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I was wondering if there is any good source detailing the backwards binary compatibility of java 1.4 bytecode on earlier VMs (e.g. 1.3)
I did a quick googling and I found this, but SUN is very cryptic with respect to the binary backwards compatibility.
I figure this is a great place to post this question since Retroweaver claims to resolve these problems at bytecode level.
Thanks for the help,
Xavier Le Vourch
The Java language specification and JVM specification are available on Sun's web site. The newer versions of those documents outline the differences with previous versions but if I recall correctly, there is no specific section with the changes, it's intertwined in the regular specification.
Be warned that it's not always an easy read...
I was hoping for a laundry list of compatibility issues between 1.4 and 1.3 bytecode.
I plan on using Retroweaver for my project but I need to describe the differences betwen using the 1.4 and 1.3 targets at bytecode level. So basically how will bytecode differ if I use Retroweaver's target 1.4, 1.3, 1.2. I'm only interested in format changes not API differences.
Short of digging through the Sun JVM specs then crosschecking the Retroweaver code to see how/whether that difference is addressed I was hoping that one of the developers of Retroweaver can list these issues/confirm they've been addressed since I'm sure you had to deal with them.
Here's the list of issues from the Retroweaver guide but they seem to refer to differences between 1.5 and earlier vms. Do you happen to know if the list is complete and if there is a similar on for differences between 1.4 ->1.3 and 1.3->1.2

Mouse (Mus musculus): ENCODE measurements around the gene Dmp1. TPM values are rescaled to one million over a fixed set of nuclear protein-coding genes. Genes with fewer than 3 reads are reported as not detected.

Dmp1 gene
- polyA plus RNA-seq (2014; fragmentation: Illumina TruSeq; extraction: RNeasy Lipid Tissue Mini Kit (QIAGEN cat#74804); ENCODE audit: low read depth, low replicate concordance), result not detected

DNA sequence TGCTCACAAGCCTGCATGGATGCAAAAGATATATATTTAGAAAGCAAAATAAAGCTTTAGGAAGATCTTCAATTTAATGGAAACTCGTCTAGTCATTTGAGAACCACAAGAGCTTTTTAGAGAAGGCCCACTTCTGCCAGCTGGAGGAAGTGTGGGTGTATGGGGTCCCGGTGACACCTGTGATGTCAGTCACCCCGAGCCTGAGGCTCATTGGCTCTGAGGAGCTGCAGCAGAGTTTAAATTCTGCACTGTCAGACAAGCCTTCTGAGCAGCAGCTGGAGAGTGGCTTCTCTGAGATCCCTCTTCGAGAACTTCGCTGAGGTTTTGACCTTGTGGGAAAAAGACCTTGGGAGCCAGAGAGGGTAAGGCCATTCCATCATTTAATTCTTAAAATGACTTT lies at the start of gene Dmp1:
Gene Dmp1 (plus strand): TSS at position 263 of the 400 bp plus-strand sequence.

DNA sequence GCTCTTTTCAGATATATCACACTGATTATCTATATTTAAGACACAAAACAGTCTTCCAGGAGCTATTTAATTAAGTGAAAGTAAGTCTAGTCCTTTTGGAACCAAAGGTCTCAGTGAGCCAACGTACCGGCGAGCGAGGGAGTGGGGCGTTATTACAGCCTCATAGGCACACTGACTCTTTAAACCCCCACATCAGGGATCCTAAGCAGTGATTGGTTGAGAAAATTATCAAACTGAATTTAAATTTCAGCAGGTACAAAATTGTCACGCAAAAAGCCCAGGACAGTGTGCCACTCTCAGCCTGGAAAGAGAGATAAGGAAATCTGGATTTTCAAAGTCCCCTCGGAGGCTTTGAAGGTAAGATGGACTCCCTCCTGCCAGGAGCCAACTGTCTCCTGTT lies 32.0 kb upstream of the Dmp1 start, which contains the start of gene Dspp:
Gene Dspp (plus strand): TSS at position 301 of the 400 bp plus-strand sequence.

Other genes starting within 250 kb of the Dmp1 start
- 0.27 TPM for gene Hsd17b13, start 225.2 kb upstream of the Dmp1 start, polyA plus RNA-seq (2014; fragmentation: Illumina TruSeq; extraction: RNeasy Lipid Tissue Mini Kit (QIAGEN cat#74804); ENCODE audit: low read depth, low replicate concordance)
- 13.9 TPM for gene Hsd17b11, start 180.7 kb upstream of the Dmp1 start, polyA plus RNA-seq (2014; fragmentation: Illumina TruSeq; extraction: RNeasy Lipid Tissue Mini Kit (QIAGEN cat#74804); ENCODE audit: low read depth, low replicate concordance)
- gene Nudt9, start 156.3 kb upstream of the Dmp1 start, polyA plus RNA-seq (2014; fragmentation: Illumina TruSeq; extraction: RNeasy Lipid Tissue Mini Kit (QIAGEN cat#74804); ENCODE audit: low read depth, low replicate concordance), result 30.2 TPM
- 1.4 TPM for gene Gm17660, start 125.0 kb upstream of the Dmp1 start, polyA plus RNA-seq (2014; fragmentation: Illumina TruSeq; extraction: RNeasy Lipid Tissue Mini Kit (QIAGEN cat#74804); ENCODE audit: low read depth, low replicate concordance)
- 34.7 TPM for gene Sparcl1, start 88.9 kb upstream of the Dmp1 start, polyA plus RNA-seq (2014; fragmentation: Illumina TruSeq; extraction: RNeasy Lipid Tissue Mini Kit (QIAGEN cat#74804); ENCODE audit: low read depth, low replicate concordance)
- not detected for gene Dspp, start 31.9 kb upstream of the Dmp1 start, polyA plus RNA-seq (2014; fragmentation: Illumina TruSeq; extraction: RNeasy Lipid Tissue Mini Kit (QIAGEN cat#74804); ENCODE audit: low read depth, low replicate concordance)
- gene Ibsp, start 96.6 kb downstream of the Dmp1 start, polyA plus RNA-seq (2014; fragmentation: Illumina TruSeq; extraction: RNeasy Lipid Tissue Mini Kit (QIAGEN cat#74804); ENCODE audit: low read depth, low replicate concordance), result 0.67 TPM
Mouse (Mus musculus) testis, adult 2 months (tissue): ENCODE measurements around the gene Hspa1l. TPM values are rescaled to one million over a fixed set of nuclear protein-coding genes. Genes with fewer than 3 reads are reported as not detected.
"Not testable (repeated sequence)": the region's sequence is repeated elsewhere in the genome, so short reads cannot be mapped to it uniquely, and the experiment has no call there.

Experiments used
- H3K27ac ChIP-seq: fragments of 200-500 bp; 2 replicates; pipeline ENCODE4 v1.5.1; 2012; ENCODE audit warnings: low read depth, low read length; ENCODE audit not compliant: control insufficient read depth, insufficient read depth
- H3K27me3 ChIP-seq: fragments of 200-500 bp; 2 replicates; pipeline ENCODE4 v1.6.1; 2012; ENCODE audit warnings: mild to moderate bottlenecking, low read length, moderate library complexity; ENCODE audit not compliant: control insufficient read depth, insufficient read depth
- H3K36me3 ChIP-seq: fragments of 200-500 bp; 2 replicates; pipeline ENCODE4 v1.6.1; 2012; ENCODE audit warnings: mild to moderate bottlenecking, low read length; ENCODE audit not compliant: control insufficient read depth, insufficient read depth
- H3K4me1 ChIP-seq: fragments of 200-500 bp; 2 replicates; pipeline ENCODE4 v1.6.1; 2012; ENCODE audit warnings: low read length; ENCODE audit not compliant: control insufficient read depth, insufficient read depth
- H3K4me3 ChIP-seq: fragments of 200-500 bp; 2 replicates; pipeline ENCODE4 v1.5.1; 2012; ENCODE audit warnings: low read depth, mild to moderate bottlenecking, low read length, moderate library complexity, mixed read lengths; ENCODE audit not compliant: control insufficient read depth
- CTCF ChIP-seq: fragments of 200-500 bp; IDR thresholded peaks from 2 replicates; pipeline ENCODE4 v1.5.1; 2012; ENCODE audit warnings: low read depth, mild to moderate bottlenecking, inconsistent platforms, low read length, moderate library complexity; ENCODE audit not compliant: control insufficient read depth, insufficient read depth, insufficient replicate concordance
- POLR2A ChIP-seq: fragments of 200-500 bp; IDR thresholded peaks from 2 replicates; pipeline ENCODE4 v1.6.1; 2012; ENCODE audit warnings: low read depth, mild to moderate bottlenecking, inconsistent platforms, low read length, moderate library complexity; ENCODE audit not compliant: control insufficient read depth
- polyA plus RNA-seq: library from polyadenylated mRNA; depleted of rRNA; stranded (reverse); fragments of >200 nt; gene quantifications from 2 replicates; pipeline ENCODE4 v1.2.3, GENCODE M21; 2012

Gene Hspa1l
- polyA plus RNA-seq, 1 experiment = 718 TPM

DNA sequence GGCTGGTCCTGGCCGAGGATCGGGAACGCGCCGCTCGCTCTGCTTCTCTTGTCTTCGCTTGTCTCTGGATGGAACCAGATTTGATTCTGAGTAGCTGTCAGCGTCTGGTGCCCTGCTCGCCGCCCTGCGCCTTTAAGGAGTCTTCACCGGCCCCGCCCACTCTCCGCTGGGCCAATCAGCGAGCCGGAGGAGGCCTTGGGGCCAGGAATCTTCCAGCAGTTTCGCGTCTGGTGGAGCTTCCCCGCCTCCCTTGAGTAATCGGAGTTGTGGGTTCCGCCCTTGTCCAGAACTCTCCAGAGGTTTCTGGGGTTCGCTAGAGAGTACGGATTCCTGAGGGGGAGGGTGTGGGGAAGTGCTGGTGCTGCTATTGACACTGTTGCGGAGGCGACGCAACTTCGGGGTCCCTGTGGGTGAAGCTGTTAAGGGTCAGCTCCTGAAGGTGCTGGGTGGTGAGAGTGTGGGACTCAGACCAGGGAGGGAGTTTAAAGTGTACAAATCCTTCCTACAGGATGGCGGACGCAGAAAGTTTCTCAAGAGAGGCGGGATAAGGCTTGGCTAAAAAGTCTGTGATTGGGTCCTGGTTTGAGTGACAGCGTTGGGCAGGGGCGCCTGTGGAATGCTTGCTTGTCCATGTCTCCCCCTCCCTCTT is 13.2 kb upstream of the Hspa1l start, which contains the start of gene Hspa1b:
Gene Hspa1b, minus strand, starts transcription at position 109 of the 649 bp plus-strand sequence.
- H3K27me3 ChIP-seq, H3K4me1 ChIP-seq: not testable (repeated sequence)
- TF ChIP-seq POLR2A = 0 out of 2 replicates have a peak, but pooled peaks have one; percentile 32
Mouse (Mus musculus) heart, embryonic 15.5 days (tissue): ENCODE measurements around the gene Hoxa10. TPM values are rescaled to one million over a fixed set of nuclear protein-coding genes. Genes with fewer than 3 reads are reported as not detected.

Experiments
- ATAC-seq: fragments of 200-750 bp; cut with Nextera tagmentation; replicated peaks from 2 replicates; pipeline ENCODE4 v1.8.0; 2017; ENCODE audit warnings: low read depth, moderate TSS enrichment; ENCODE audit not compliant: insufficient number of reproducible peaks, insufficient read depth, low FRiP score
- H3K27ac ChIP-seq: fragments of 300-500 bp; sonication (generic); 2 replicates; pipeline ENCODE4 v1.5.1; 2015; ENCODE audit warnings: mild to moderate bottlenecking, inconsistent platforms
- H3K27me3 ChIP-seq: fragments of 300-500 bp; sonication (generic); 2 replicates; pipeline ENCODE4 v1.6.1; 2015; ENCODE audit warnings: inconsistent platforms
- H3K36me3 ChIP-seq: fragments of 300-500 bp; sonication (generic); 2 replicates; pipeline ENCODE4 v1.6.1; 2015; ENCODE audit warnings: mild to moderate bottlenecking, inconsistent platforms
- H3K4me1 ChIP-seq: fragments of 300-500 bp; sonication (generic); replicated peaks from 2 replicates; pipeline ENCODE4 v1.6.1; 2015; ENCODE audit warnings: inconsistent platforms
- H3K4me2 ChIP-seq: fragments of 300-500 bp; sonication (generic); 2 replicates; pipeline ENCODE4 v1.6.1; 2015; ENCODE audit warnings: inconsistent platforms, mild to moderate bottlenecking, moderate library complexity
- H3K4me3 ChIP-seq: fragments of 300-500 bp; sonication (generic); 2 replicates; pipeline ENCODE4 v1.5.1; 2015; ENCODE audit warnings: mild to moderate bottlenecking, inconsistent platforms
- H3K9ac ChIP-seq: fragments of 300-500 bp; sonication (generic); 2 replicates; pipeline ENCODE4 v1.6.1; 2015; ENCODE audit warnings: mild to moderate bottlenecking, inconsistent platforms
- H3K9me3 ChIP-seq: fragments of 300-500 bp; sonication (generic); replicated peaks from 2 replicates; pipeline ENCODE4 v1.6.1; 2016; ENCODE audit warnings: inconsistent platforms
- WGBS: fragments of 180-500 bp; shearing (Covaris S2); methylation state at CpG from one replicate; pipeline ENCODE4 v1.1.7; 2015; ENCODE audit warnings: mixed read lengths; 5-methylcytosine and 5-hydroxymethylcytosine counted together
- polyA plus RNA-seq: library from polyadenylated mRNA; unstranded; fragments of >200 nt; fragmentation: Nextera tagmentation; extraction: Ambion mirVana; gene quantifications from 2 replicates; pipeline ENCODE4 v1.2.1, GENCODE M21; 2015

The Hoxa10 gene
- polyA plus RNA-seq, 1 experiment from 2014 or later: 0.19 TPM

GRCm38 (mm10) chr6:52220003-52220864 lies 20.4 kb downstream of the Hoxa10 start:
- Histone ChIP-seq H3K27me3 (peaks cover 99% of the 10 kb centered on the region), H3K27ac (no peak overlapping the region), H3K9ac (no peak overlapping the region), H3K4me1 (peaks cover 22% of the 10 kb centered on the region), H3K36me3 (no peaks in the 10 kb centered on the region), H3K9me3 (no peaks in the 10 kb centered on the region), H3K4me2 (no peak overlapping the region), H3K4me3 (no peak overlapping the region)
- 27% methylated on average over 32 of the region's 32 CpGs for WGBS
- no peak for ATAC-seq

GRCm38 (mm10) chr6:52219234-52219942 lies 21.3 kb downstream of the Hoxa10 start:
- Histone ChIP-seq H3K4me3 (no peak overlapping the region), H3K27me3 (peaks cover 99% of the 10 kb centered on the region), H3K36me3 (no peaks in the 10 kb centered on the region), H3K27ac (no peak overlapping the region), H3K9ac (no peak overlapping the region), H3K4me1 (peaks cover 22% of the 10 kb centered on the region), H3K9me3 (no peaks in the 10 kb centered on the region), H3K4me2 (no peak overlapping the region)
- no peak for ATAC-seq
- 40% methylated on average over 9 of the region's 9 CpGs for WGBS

1. Replacement of “+” characters with “$” characters in identifiers.
The new JDK 1.5 specification has relaxed the rules concerning Java
language identifiers, to allow “+” characters. Retroweaver replaces
the “+” characters with “$” characters, which are legal in earlier
virtual machines. Retroweaver also renames class files which have
“+” characters in their names.
2. Replacement of LDC and LDC_W instructions which have a
In JDK 1.5, these two instructions have been updated to work on
class literals, for example, String.class. Prior to JDK 1.5, a
programmer's use of a class literal resulted in the compiler
generation of a method to execute a Class.forName. Retroweaver
preserves the older behavior.
3. Replacement of Synthetic access specifiers with Synthetic attributes.
In JDK 1.5, Synthetic access specifiers were introduced to replace
Synthetic attributes and reduce the size of class files. Retroweaver
reverses the operation by replacing Synthetic access specifiers with
4. Removal of JDK 1.5 bit assignments from access specifiers.
The JVM specification (second edition) states that unassigned bits of
the access specifiers for classes, methods, and fields should be set
to 0 by compilers and bytecode generators. It also states that JVMs
must ignore those bits, but to be perfectly compliant, Retroweaver
resets them to 0.
Thanks for all the great work guys. Retroweaver is a really cool tool!